Macarius, Saint, Bishop of Jerusalem (212-34). The date of Macarius’s accession to the episcopate is found in St. Jerome’s version of Eusebius’s “Chronicle” (ann. Abr. 2330). His death must have been before the council at Tyre, in 335, at which his successor, Maximus, was apparently one of the bishops present. Macarius was one of the bishops to whom St. Alexander of Alexandria wrote warning them against Arius (Epiph., “Hoer.”, LXIX, iv). The vigor of his opposition to the new heresy is shown by the abusive manner in which Arius speaks of him in his letter to Eusebius of Nicomedia (Theodoret, “H. E.”, I, 4). He was present at the Council of Nicma, and two conjectures as to the part he played there are worth mentioning. The first is that there was a passage of arms between him and his metropolitan, Eusebius of Caesarea, concerning the rights of their respective sees. The seventh canon of the council—”As custom and ancient tradition show that the bishop of Aelia [Jerusalem] ought to be honored, he shall have precedence; without prejudice, however, to the dignity which belongs to the Metropolis”—by its vagueness suggests that it was the result of a drawn battle. The second conjecture is that Macarius, together with Eustathius of Antioch, had a good deal to do with the drafting of the Creed finally adopted by the Council of Nicaea. For the grounds of this conjecture (expressions in the Creed recalling those of Jerusalem and Antioch) the reader may consult Hort, “Two Dissertations”, etc., 58 sqq.; Harnack, “Dogmengesch.”, II (3rd edition), 231; Kattenbusch, “Dos Apost. Symbol.” (See index in vol. II.)
From conjectures we may turn to fiction. In the “History of the Council of Niciea” attributed to Gelasius of Cyzicus there are a number of imaginary disputations between Fathers of the Council and philosophers in the pay of Arius. In one of these disputes where Macarius is spokesman for the bishops he defends the Descent into Hell. This, in view of the question whether the Descent into Hell was found in the Jerusalem Creed, is interesting, especially as in other respects Macarius’s language is made conformable to that Creed (cf Hahn, “Symbole” 133). Macarius’s name appears first among those of the bishops of Palestine who subscribed to the Council of Nicoea; that of Eusebius comes fifth. St. Athanasius, in his encyclical letter to the bishops of Egypt and Libya, places the name of Macarius (who had been long dead at that time) among those of bishops renowned for their orthodoxy. Sozomen (H. E., II, 20) narrates that Macarius appointed Maximus, who afterwards succeeded him, Bishop of Lydda, and that the appointment did not take effect because the people of Jerusalem refused to part with Maximus. He also gives another version of the story, to the effect that Macarius himself changed his mind, fearing that, if Maximus was out of the way, an unorthodox bishop would be appointed to succeed him (Macarius). Tillemont (Mem. Eccles., VI, 741) discredits this story (I) because Macarius by so acting would have contravened the seventh canon of Nicaea; (2) because Aetius, who at the time of the council was Bishop of Lydda, was certainly alive in 331, and very probably in 349. Of course, if Aetius outlived Macarius, the story breaks down; but if he died shortly after 331, it seems plausible enough. The fact that Macarius was then nearing his end would explain the reluctance, whether on his part or that of his flock, to be deprived of Maximus. Tillemont’s first objection carries no weight. The seventh canon was too vague to secure from an orthodox bishop like Macarius very strict views as to the metropolitan rights of a Semi-Arian like Eusebius. St. Theophanes (d. 818) in his “Chronography” makes Constantine, at the end of the Council of Nicaea, order Macarius to search for the sites of the Resurrection and the Passion, and the True Cross. It is likely enough that this is what happened, for excavations were begun very soon after the council, and, it would seem, under the superintendence of Macarius. The huge mound and stonework with the temple of Venus on the top, which in the time of Hadrian had been piled up over the Holy Sepulchre, were demolished, and “when the original surface of the ground appeared, forthwith, contrary to all expectation, the hallowed monument of our Savior’s resurrection was discovered” (Euseb., Vit. Const., III, 28). On hearing the news Constantine wrote to Macarius giving lavish orders for the erection of a church on the site (Euseb., Ib., III, 30; Theodoret H. E., I, 16). Later on, he wrote another letter “To Macarius and the rest of the Bishops of Palestine “ordering a church to be built at Mambre, which also had been defiled by a pagan shrine. Eusebius, though he gives the superscription as above, speaks of this letter as “addressed to me”, thinking perhaps of his metropolitan dignity (Vit. Const., III, 51-53). Churches were also built on the sites of the Nativity and Ascension.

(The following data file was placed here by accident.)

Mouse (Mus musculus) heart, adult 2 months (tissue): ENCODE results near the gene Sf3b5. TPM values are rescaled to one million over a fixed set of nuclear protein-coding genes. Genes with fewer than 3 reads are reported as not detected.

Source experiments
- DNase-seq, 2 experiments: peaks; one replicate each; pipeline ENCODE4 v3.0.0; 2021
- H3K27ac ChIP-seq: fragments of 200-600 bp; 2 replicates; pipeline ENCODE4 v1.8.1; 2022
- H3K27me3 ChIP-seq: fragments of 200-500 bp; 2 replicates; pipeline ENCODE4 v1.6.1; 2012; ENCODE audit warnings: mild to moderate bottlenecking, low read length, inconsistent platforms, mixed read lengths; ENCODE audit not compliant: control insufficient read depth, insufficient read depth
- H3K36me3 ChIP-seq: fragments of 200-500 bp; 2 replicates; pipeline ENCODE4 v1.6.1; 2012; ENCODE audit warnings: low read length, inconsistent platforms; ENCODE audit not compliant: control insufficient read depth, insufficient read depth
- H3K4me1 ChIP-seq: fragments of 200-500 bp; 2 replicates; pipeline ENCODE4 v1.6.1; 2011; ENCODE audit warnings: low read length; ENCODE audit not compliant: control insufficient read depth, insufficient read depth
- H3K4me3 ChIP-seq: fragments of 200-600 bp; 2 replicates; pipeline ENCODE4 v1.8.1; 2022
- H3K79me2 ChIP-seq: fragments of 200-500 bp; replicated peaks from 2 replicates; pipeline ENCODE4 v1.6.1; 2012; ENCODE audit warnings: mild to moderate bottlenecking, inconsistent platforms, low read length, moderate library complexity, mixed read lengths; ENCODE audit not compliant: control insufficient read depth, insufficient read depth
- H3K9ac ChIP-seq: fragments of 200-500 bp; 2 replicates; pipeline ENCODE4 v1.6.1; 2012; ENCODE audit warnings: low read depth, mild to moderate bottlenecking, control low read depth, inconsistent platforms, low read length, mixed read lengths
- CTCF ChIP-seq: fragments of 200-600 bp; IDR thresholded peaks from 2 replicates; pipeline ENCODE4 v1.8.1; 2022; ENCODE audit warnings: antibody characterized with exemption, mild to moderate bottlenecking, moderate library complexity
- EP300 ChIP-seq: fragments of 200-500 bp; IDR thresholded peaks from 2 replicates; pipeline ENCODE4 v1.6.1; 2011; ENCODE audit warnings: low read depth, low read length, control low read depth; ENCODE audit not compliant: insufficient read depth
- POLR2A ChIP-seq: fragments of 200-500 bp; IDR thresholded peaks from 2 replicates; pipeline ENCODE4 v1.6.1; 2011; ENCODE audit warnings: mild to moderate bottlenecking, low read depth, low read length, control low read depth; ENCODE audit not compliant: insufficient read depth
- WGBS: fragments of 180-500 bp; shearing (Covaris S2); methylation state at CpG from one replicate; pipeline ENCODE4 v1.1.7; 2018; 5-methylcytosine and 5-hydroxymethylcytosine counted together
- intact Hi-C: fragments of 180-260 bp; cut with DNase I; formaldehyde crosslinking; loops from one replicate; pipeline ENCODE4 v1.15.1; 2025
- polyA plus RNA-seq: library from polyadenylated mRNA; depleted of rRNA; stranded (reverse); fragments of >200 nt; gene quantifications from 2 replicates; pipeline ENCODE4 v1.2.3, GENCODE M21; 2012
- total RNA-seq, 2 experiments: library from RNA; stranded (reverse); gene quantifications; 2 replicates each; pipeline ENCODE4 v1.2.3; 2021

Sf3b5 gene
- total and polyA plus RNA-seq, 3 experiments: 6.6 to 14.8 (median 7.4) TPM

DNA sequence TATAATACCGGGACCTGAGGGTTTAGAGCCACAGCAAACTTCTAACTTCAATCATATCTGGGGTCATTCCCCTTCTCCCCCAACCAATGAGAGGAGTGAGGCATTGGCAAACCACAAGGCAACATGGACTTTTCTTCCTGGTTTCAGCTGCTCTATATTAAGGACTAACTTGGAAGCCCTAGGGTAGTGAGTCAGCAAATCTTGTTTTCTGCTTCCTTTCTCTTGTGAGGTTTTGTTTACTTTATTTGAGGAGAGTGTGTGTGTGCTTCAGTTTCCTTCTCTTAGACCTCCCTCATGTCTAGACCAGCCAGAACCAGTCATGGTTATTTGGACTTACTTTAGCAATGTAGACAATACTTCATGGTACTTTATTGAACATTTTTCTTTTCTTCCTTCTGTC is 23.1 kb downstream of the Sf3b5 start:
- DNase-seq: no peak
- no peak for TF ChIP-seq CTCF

(For the story of the finding of the True Cross see The Cross and Crucifix. I, 4.)
FRANCIS J. BACCHUS